The Palace of Fine Arts is a remnant of the Panama-Pacific Exposition of 1915; Jews played an important part in producing that expo.

Many of San Francisco’s major attractions have a Jewish connection, and several are linked to the extended family of Levi Strauss. Here’s a quick guide to some of them.

Golden Gate Bridge

The Golden Gate Bridge was the world’s longest single-span bridge when it was completed in 1937 and was considered one of the world’s greatest feats of engineering.The chief engineer and promoter of the project was Joseph Baermann Strauss (1870–1938), the descendant of German Jews (but not, as far as I know, a relative of Levi Strauss).

A bronze sculpture of Strauss stands just below the San Francisco entrance to the bridge and has a plaque that describes his accomplishment in language that echoes God’s promise to Noah after the flood: “Here at the Golden Gate is the eternal rainbow that he conceived and set to form, a promise indeed that the race of man shall endure unto the ages.”

Levi Strauss & Co. headquarters and visitor center

Levi’s Plaza, 1155 Battery Street

415-501-6000

www.levistrauss.com

Accessible by #10 bus or F line light rail

These modern red-brick offices are near the site of the company’s 19th century headquarters. A visitor center on the ground floor has historical displays, including films, about Levi Strauss and the company.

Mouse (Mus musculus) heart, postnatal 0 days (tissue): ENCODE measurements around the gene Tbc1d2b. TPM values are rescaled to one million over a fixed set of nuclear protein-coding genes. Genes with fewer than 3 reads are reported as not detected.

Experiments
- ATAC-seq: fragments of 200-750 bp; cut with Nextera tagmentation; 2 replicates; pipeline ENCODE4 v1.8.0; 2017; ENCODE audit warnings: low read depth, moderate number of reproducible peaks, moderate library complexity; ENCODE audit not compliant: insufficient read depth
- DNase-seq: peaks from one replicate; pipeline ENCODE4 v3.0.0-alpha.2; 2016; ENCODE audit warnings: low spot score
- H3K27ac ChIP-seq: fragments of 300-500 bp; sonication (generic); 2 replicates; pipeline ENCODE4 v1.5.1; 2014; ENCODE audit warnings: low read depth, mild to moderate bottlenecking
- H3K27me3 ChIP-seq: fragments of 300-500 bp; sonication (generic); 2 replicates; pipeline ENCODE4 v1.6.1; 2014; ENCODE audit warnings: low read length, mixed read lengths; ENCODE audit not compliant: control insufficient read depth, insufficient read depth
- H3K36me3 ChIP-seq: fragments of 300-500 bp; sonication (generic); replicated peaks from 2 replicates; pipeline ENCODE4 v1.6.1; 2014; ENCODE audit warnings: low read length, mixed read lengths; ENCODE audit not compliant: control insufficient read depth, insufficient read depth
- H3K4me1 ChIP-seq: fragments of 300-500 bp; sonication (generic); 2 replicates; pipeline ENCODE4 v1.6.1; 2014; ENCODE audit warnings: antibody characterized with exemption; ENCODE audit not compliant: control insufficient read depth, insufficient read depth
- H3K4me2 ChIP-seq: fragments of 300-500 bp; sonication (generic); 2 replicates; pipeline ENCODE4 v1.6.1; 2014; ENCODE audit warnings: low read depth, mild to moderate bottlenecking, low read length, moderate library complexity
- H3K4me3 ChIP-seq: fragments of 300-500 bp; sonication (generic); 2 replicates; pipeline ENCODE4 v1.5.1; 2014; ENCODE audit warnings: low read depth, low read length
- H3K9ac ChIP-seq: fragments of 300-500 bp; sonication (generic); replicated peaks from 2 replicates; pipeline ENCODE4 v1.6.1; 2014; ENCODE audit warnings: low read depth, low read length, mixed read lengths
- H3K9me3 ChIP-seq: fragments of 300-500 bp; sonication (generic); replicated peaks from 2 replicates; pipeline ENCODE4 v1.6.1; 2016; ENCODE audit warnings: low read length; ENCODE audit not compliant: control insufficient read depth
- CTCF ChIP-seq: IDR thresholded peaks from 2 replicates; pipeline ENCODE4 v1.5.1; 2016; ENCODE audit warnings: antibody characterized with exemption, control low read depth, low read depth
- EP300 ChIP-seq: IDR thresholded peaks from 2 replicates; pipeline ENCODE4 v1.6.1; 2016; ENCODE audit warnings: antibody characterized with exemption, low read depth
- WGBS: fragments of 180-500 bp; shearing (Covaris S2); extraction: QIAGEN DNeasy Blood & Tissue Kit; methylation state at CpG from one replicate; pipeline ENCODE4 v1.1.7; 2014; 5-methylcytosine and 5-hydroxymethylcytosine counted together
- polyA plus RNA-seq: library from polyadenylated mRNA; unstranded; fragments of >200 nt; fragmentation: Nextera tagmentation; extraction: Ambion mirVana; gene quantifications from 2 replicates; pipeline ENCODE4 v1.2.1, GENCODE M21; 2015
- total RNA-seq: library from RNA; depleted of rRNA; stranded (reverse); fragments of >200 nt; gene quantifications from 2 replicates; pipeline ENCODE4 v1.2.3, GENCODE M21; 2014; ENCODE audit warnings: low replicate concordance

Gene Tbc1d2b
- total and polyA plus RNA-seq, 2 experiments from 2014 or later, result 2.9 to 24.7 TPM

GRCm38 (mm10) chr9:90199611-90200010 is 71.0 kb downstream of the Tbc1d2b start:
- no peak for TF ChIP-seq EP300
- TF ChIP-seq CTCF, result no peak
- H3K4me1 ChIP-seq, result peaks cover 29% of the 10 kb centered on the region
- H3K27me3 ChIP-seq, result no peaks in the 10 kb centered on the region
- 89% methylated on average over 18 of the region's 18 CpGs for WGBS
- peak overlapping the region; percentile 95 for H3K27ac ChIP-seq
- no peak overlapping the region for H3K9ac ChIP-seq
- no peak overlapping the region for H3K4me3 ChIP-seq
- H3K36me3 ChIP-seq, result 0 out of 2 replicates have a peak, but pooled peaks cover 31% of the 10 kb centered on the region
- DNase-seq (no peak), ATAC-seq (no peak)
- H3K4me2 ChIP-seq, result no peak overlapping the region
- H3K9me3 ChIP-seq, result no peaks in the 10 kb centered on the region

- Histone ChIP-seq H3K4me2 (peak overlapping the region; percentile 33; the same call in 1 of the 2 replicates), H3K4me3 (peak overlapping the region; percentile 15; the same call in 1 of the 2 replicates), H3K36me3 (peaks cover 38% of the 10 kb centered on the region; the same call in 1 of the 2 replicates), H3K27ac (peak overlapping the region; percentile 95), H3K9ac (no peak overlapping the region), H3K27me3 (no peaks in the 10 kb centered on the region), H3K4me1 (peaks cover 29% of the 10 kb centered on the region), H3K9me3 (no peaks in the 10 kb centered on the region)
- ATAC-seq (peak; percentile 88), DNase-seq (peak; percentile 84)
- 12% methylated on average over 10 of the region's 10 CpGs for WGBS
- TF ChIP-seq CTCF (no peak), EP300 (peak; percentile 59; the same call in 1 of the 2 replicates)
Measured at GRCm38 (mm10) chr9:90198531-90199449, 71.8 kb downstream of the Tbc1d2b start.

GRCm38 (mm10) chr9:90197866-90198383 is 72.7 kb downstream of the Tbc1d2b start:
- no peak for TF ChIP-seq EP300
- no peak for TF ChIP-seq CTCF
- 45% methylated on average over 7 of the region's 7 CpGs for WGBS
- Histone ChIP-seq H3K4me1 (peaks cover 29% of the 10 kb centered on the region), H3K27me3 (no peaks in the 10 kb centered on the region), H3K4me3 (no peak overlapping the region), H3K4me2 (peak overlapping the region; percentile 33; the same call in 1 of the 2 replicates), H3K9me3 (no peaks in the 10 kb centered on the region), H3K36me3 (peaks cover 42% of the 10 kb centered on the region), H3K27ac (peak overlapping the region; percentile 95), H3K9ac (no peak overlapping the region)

Coit Tower

1 Telegraph Hill Boulevard, directly above Levi’s Plaza

Open daily 10 a.m. to 5 p.m.

Accessible by steps from Levi’s Plaza or by #39 bus

The tower affords an incomparable view of the city and the bay. It was built in the 1930s under the supervision of Herbert Fleishhacker, the then president of the Board of Park Commissioners and scion of one of the most prominent pioneer Jewish families.

Artist Bernard Baruch Zakheim, an immigrant from Poland, led a group of local artists in seeking the commission to paint murals around the base of the tower. The murals portray life in California and express the social, political and economic concerns of the Great Depression. The three volumes of the Hebrew Bible appear in the middle of Zakheim’s depiction of a public library. Zakheim’s daughter, Masha, leads tours.

Haas-Lilienthal House

2007 Franklin

415-441-3004

www.sfheritage.org/haas-lilienthal-house/

Accessible by #1 bus

This Queen Anne-style home, with a square bay window, gabled roof and round tower, was built in 1886 for Bavarian-born William Haas, whose nephew, Walter Haas, would eventually take over the Levi Strauss company.After William Haas died, his daughter Alice, who married Samuel Lilienthal, lived here until 1972. There is no mezuzah, and the family had a Christmas tree every year.

Many Victorian homes were destroyed in the fire that raged through the city after the 1906 earthquake; many of those that survived were torn down later. The Haas-Lilienthal House is the only Victorian home open regularly as a museum. Here visitors can see how a merchant’s upper-middle-class family lived. Volunteer docents lead tours on Wednesdays, Saturdays, and Sundays.

Stern Grove

19th Avenue and Sloat Boulevard

415-252-6252

www.sterngrove.org

Accessible by #28 bus